If your diet lacks certain vitamins or minerals, there is nothing wrong with consuming it as a supplement. However, the notion that such supplements will help you lose weight is misguided, according to dietitians. Sellers of these supplements might claim that their products help you lose weight by blocking the absorption of fat or carbohydrates, curbing your appetite, or speeding up your metabolism. But there's little scientific evidence that they actually work.
Moreover, taking a specific supplement or vitamin that is not necessarily right for you or consuming high doses can be harmful. If you are interested in adding dietary supplements to your diet, consult your healthcare provider. This is especially important if you have high blood pressure, diabetes, heart disease, liver disease, or other medical conditions
One of the most common and pervasive weight loss myths is the belief that it's all about calories. It seems to make perfect mathematical sense, burn more than you consume, eat considerably less, and the pounds will come off. But in fact, study after study shows that in the long run, this is rarely effective.
Everyone has a set point or a weight range in which the brain wants to keep the body. This weight range varies from person to person and is determined by both genes and life experiences. When you attempt to eat fewer calories than your body needs, metabolism actually slows down as your body attempts to conserve energy. As you continue to eat less than you need, your body starts to break down muscle to use for energy. This muscle loss causes the metabolism to slow further, so you burn even fewer calories.
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As previously suggested, the key to a healthy and nutritious diet is balance. When you completely cut out one substance, for example, carbs, you're probably consuming too many fats to compensate and vice versa, according to Kristin Kirkpatrick lead dietitian and manager of wellness nutrition services at the Cleveland Clinic Wellness Institute in Cleveland Ohio.
The truth is both carbs and fats are required nutrients, and it’s overconsumption that is the culprit for weight gain. “For weight loss, a basic rule of thumb is to limit your carb intake to about 1 cup per meal (about the size of a coffee mug or woman’s fist),” says dietitian Julia Zumpano. Fats have a beneficial effect on health, as long as you eat them in moderation.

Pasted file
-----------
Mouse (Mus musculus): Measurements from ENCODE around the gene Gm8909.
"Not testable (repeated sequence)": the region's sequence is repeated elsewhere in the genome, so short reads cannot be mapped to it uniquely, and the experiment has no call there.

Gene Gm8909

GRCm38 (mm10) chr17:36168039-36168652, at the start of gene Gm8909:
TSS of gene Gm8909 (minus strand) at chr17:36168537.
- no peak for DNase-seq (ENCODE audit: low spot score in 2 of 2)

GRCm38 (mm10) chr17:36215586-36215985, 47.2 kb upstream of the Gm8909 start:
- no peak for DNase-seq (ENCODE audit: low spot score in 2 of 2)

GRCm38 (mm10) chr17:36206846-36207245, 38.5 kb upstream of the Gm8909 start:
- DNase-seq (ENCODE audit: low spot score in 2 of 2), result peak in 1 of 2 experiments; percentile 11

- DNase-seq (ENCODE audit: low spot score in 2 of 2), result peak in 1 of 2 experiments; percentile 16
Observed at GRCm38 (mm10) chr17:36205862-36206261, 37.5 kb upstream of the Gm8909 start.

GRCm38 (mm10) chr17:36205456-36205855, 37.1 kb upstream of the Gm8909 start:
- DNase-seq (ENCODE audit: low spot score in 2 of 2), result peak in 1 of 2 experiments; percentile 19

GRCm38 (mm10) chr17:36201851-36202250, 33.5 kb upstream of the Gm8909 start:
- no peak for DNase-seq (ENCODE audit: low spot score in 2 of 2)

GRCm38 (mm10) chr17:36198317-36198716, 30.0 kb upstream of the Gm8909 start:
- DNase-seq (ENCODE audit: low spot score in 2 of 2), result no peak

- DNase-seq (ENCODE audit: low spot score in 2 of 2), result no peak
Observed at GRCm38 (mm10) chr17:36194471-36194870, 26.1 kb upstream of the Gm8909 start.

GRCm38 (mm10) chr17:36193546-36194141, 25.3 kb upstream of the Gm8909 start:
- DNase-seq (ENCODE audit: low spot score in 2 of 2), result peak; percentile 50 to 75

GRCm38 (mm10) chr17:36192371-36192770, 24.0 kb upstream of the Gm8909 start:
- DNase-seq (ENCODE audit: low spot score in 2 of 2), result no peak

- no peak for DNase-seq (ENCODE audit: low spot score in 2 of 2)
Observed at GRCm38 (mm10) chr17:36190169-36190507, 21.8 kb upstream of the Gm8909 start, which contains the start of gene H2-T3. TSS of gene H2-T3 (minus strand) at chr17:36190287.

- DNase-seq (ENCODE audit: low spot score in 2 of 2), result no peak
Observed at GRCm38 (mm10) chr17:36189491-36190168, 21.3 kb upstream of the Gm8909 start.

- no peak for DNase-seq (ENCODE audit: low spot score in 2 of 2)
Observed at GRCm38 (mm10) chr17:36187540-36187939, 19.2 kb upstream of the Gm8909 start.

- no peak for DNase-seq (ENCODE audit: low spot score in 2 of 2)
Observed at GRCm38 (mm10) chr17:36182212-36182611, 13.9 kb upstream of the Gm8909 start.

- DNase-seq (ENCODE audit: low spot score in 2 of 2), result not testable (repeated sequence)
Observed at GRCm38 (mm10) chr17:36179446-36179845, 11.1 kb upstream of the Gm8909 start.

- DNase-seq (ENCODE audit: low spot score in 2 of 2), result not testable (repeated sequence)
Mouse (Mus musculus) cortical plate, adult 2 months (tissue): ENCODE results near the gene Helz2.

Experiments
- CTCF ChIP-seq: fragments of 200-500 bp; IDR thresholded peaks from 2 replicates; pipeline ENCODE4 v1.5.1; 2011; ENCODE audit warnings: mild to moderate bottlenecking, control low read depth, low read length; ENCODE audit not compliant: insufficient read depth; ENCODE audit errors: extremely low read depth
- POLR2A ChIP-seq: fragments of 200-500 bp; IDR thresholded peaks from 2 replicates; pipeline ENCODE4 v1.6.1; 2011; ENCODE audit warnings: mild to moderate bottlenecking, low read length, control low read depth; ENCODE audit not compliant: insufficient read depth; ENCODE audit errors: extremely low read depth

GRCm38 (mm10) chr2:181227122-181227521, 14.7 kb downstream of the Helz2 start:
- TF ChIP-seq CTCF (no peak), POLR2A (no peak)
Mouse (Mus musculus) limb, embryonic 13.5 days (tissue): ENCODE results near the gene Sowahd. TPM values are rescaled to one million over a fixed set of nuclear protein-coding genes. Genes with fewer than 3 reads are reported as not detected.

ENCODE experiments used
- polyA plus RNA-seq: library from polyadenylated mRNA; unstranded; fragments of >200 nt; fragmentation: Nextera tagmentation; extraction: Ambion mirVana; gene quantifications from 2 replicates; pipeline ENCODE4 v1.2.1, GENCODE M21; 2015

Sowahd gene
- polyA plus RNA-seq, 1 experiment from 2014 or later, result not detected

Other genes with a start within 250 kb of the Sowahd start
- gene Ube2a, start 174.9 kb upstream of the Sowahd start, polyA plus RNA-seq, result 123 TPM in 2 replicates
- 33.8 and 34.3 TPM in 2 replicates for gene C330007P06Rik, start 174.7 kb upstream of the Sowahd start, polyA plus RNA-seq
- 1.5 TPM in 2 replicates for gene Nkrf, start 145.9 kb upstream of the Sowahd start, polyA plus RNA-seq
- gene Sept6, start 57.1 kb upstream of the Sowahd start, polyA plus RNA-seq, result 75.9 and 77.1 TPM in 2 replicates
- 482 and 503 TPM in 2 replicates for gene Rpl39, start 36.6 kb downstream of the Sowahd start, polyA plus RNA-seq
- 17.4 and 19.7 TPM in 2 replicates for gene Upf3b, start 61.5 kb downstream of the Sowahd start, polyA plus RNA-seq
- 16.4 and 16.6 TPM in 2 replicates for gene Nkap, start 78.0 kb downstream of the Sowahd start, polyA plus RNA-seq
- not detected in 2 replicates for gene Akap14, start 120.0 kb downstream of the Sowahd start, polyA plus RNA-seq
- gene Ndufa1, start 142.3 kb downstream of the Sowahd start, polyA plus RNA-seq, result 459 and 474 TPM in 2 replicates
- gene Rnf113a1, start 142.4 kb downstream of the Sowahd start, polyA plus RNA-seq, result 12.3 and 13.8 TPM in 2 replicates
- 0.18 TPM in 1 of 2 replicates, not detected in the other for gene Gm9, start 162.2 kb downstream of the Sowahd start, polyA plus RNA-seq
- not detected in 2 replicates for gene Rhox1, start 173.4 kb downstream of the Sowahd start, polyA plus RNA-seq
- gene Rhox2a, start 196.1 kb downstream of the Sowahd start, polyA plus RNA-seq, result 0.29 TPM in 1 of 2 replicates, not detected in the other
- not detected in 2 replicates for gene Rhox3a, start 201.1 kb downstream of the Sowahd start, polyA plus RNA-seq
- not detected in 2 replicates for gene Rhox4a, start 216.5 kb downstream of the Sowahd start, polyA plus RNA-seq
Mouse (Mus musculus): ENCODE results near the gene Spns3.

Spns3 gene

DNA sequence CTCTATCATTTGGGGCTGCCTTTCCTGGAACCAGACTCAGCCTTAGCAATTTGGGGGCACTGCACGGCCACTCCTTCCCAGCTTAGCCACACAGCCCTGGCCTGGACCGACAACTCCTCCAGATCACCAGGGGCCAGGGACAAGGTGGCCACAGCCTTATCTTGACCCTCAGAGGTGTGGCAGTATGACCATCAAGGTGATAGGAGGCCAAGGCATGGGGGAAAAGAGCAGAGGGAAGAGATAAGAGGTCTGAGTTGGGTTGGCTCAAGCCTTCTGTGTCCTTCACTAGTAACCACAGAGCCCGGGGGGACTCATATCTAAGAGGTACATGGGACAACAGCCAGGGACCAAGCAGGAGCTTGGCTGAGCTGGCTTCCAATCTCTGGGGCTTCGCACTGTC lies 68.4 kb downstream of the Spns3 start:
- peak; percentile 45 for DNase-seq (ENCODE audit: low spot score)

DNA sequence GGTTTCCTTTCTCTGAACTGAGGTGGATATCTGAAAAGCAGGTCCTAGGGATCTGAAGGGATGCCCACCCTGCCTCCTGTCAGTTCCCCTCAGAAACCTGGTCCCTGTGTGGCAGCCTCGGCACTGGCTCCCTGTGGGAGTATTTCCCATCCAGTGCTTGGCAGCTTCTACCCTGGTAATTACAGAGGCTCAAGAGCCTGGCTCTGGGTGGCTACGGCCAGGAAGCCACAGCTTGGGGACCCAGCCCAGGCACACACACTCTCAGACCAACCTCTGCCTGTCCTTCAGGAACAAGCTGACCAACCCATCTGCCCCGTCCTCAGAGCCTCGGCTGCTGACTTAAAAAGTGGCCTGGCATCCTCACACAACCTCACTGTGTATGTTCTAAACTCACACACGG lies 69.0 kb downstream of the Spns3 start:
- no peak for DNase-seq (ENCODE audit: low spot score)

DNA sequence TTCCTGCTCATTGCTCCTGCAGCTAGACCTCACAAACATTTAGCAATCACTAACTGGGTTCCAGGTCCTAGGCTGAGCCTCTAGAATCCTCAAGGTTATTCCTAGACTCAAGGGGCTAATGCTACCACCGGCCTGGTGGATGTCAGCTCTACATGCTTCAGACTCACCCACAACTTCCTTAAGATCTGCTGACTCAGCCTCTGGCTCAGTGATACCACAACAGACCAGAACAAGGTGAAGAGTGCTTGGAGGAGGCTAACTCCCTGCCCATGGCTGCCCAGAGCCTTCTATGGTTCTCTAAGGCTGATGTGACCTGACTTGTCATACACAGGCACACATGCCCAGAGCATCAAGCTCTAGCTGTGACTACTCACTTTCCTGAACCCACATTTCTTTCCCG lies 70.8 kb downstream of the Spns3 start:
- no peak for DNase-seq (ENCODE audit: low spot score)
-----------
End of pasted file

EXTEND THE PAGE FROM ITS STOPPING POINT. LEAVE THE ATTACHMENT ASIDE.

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This tip can prove helpful to some individuals, experts say, especially if this routine fits in your daily lifestyle or you need to track your sugar levels. That being said, a study published in the British Journal for Nutrition found that increased meal frequency did not promote greater weight loss compared to less frequent meals, the contents of which add up to the same energy levels. A different study even indicated that eating meals more frequently might prompt some people to eat more.
The reason, according to Kirkpatrick, is the subjective definitions different people have of a 'small meal'. "When one doesn't define a small meal correctly, this advice can easily turn into a bad one."
Some food items can serve as healthy snacks, like apples, for example. Every now and again a there is a fad that says one single food item is the ultimate meal. But if you try to have an apple or cabbage as a substitute for breakfast, lunch, or dinner, you're depriving your body of essential vitamins and minerals that can only be acquired through a diverse meal.
On top of not being healthy, this practice isn't sustainable. Repeatedly replacing a whole meal for a singular food item is bound to become boring, and any weight lost that way will be near impossible to maintain.
As yummy as they are, juices are not a proper replacement for a meal. Adhering to a liquid diet is likely to do more harm than good: it slows down your metabolism because juices have no protein or fat. A slower metabolism can cause you to gain weight once you resume a regular diet.
Nutritionists like Kirkpatrick note that contrary to what you may have heard, whole fruits and vegetables are superior to juices. Juicing fruits can sieve off the fiber content that the pulp and skin of the fruit has. Fiber helps in boosting digestion, controlling blood sugar, and lowering cholesterol. Moreover, it keeps you full for longer, particularly if you are looking to lose weight. Another drawback of drinking fruit juice is the sugar content is absorbed in the body quickly due to the absence of fiber content. This doesn’t mean juices don’t have benefits too, they can definitely be enjoyed with a meal or as a snack, but not as a meal replacement.
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